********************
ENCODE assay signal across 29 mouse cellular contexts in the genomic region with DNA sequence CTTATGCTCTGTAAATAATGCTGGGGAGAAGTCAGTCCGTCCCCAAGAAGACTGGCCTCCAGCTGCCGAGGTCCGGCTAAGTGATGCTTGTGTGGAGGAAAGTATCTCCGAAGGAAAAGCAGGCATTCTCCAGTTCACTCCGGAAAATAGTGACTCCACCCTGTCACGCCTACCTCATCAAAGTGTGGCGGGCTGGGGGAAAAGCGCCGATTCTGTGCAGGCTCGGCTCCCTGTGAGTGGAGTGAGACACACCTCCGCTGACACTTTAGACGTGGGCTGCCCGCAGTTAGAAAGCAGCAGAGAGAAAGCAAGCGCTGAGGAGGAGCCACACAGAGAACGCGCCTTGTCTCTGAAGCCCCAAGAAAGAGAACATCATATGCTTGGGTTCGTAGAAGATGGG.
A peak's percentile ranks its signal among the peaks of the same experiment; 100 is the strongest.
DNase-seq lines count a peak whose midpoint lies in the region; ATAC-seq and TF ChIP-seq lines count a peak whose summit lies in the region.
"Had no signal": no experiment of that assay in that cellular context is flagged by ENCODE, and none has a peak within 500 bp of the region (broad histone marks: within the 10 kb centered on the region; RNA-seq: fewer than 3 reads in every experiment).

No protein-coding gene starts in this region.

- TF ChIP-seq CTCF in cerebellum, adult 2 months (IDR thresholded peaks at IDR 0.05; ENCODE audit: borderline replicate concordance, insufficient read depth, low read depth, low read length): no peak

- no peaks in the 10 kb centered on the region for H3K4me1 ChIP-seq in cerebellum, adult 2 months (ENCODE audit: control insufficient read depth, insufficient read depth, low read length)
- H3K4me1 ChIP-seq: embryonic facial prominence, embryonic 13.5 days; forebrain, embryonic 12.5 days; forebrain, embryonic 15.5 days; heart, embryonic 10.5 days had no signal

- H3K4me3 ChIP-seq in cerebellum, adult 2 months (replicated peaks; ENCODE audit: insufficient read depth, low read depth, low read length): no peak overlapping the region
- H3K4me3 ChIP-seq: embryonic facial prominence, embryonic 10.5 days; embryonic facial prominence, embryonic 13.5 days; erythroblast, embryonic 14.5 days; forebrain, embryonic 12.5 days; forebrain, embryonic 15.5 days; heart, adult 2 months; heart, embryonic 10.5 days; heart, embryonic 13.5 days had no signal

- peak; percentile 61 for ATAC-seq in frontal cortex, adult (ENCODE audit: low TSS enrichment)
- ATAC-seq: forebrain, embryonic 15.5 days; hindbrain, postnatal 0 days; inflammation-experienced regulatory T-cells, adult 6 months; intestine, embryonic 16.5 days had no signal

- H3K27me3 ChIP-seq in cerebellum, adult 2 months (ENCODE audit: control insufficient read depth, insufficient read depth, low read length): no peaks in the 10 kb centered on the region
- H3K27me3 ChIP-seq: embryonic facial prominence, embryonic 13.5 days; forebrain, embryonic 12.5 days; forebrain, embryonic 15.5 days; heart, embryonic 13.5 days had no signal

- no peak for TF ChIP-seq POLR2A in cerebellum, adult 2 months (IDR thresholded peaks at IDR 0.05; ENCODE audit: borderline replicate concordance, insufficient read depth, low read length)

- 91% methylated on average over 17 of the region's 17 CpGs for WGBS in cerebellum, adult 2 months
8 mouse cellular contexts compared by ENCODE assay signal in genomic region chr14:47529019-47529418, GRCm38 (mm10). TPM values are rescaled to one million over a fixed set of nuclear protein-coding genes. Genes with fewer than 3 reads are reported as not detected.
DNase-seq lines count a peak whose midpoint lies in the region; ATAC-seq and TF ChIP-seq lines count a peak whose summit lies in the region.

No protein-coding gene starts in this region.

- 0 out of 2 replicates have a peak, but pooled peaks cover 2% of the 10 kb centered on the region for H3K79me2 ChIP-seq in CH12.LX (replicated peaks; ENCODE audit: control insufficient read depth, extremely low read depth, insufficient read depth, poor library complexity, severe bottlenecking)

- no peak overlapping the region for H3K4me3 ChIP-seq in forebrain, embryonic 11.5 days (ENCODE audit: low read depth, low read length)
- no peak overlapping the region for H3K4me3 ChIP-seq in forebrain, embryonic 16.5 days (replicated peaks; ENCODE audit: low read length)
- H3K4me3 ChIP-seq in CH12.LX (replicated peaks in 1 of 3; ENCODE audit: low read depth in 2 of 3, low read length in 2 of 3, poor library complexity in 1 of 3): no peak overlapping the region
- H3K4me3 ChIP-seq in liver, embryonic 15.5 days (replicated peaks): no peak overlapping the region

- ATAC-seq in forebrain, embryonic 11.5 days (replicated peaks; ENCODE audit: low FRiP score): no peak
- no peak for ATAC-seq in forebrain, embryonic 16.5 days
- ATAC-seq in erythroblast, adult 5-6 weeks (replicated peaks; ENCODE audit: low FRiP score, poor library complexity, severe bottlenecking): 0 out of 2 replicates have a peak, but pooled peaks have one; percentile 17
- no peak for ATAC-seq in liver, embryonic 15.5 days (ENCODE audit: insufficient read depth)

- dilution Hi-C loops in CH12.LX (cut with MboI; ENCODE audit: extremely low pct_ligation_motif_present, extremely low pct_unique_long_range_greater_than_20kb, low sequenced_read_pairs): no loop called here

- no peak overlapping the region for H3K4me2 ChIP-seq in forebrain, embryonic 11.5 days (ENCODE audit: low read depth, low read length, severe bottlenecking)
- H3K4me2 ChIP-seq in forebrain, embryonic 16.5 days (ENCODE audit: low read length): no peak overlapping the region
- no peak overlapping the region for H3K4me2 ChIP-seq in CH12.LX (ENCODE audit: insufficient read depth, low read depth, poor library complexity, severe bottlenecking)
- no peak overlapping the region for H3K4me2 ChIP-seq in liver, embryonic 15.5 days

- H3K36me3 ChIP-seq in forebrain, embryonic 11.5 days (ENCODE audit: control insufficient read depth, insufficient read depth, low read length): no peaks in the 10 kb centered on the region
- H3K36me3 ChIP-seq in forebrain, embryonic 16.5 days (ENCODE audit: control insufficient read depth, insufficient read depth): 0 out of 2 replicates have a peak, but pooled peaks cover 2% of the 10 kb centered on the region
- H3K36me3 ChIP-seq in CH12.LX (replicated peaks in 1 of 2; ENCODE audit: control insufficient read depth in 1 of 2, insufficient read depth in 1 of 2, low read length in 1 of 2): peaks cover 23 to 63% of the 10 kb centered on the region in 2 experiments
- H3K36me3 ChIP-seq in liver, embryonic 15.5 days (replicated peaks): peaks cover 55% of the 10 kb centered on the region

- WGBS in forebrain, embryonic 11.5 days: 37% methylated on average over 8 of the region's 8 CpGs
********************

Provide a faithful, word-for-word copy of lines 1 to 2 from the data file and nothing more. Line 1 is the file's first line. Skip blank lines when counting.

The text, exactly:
ENCODE assay signal across 29 mouse cellular contexts in the genomic region with DNA sequence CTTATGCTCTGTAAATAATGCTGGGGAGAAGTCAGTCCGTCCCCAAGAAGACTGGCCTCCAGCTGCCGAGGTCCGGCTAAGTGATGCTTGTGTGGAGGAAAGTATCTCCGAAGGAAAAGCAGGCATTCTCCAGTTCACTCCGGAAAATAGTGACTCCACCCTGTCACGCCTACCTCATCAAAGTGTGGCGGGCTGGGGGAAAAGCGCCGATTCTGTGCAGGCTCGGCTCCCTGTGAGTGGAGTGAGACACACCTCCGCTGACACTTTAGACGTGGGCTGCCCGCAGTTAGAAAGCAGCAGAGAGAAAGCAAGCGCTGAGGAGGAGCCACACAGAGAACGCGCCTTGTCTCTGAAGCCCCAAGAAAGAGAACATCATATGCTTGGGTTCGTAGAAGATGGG.
A peak's percentile ranks its signal among the peaks of the same experiment; 100 is the strongest.